Wife of victim pleads for change in habits as distracted driving law begins

State unveils public awareness campaign; Warren County has most distracted driving citations in Ohio so far this year

On the eve of an Ohio driver safety law taking effect, state officials turned to a Shelby County woman to recount how a distracted driver impacted the lives of her family.

“There’s nothing that you’ve ever done on your phone at any point in time that is worth killing somebody for,” said Leah Fullenkamp, whose husband was killed in June 2018 when his tractor was rear-ended by a driver in an SUV who was shopping online. In one day, Fullenkamp became a widow and a single mother with four children.

“We spend so many hours on social media and app companies spend a lot of money keeping us looking at our phones,” she said. “Through crash reconstruction, it was determined that the driver had about 16 seconds to look up before the crash.”

Fullenkamp’s comments were part of Ohio Gov. Mike DeWine’s kickoff of the new distracted driving campaign that starts Tuesday with a six-month warning period to drivers seen using any wireless electronic device while driving.

Fullenkamp said drivers should activate the “Do Not Disturb” mode on their phones, or put their phones in the glove compartment before driving somewhere. She called the new law “a huge accomplishment” and said she hopes her family’s story doesn’t become your family’s story.



The new law gives law enforcement the ability to pull over a distracted driver as a primary offense. After six months of warnings, starting on Oct. 5, citations will be issued with a penalty of a $150 fine and two points on the motorist’s driving record.

The penalty increases with a second or third offense, and there is a two-year lookback period. If the violation is in a construction zone, the penalties are doubled.

Under the previous law, distracted driving was a primary offense only for juvenile drivers, preventing officers from stopping adult distracted drivers unless those drivers also committed a separate primary traffic violation, such as speeding or running a red light.

“Distracted driving crashes aren’t accidents, they’re the result of drivers who make the choice to divert their attention away from the road and risk their lives and the lives of everyone around them,” DeWine said. “Far too many people have been seriously injured and killed in Ohio because of poor choices behind the wheel, and we are certain that this new law will influence positive changes in behavior and save lives as a result.”

The new educational campaign encourages Ohio drivers to ‘Lock Your Screen Before You Rock the Road’ and includes a new website, billboards, printable posters, fact sheets, presentation slides, tip cards, and social media, radio, and television advertisements. Additional materials relay the simple, important message of ‘Phones Down. It’s the Law.’

Credit: Nick Graham

Credit: Nick Graham

As of Monday, the Ohio State Highway Patrol’s online OSTATS dashboard has recorded 2,058 secondary offense violations for distracted driving statewide from Jan. 1 to April 3, 2023, which is up from 1,993 for the same time period a year ago.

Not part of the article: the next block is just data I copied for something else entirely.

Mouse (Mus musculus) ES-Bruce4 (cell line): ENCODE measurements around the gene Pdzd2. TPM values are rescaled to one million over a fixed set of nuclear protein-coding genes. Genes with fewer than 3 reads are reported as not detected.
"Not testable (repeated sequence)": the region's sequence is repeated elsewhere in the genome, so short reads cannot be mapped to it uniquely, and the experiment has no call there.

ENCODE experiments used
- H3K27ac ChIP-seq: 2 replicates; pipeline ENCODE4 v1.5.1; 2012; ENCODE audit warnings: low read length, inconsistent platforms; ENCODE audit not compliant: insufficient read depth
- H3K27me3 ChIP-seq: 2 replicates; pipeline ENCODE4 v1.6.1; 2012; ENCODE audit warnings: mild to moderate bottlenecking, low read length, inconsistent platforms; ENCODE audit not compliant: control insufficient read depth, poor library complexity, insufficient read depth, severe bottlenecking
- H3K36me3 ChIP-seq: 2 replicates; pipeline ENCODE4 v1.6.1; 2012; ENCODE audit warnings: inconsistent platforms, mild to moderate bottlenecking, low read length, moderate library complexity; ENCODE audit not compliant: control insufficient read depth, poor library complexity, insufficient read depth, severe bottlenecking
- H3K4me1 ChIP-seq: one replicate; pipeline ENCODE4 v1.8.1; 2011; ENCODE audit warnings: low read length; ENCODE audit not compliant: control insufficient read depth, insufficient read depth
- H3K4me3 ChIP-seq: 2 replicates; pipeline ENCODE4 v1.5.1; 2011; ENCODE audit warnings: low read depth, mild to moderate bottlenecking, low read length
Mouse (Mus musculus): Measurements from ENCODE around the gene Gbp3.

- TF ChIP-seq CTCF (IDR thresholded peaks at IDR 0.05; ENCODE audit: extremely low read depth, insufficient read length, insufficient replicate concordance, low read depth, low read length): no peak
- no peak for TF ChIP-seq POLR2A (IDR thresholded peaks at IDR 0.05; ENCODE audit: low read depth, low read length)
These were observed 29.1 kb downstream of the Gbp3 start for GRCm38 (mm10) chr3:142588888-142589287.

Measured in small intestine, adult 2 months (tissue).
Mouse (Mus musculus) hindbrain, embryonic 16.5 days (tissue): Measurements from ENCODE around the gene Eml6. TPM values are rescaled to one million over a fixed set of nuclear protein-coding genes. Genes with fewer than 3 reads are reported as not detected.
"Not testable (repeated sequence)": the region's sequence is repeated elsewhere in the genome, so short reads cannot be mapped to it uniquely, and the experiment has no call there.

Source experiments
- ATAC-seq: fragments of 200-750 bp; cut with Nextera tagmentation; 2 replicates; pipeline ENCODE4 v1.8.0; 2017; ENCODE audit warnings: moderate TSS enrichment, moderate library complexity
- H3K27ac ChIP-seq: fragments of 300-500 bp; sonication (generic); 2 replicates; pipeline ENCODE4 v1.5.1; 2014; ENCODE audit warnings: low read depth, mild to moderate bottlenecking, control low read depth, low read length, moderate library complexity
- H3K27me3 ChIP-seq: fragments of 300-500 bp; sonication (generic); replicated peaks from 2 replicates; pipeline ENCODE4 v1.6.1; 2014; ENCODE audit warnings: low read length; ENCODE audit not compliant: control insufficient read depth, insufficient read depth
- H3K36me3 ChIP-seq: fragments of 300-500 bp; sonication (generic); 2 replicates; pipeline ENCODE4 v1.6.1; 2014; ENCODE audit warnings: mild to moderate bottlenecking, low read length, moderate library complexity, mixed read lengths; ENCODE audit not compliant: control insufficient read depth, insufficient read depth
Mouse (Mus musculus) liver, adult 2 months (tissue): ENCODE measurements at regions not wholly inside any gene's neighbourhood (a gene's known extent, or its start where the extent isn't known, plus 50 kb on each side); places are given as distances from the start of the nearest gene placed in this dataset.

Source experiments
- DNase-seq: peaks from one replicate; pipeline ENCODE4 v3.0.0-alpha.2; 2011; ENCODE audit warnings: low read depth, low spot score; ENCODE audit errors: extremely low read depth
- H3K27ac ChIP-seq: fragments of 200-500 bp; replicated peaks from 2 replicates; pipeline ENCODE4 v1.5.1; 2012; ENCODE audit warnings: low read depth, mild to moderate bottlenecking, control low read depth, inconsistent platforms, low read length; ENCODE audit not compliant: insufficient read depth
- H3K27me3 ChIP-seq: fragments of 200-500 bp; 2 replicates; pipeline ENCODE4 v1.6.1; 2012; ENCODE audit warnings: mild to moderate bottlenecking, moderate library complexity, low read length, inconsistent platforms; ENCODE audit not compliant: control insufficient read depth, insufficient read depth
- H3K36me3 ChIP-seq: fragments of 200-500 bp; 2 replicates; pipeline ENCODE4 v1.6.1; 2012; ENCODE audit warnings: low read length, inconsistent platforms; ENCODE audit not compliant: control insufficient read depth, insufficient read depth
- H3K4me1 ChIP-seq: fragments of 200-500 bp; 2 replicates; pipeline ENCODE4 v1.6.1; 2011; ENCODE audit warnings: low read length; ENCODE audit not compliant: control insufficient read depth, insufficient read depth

Area counties where the highway patrol has issued the most distracted driving citations include Warren County with 103; Butler County with 56; Clark County with 38; Clinton County with 29; Montgomery County with 21; Miami County with 13; Greene County with 11; Shelby and Preble counties with 3; Champaign County with 1; and Darke County with zero.

Warren County leads the state for the number of distracted driving citations issued with 103, followed by Cuyahoga County, which includes Cleveland, with 101, according to Monday’s dashboard update.

New research from Nationwide Insurance found that 42 percent of Ohio drivers surveyed admit making a phone call on a handheld device while driving, 25 percent say they’ve texted while driving, 10 percent have video chatted, and 5 percent admitted to watching TV or a movie while driving.

“There is nothing worse than having to knock on a door and inform someone that their loved one isn’t coming home. We know distracted driving is dangerous, and we are hopeful that this new law will be a reminder of that,” said Col. Charles Jones, Ohio State Highway Patrol superintendent.

According to the highway patrol, distracted driving has caused at least 62,324 crashes and 209 deaths in Ohio over the past five years to April 3, although distracted-driving crashes are believed to be significantly underreported. Over the same five-year period to April 3, troopers have issued more than 41,330 distracted driving citations as a secondary offense.

“This goes beyond just texting. We’re now seeing drivers watching videos, updating social media, and browsing the web. When a driver chooses to look at their phone, they are impacting every single person on the roadway,” said Jack Marchbanks, director of the Ohio Department of Transportation.

ODOT is also installing signage to educate motorists about the law at locations across the state. These include 45 signs at the state border on interstates and U.S. highways and 19 signs at exits near airports in Akron, Cleveland, Columbus, Dayton, and Toledo.

There are some exceptions to the law, including allowing adult drivers to make or receive calls while using a hands-free device. Adult drivers are also permitted to use GPS if they begin navigation before getting on the road.

Adult drivers are still permitted to hold a phone directly to their ear for a phone call, but devices may only be activated with a single touch or swipe while driving.

Adult drivers are also permitted to hold or use electronic devices while stopped at a traffic light or parked on a road or highway during an emergency or road closure. Both adults and juveniles can use phones at any time to report an emergency to first responders.

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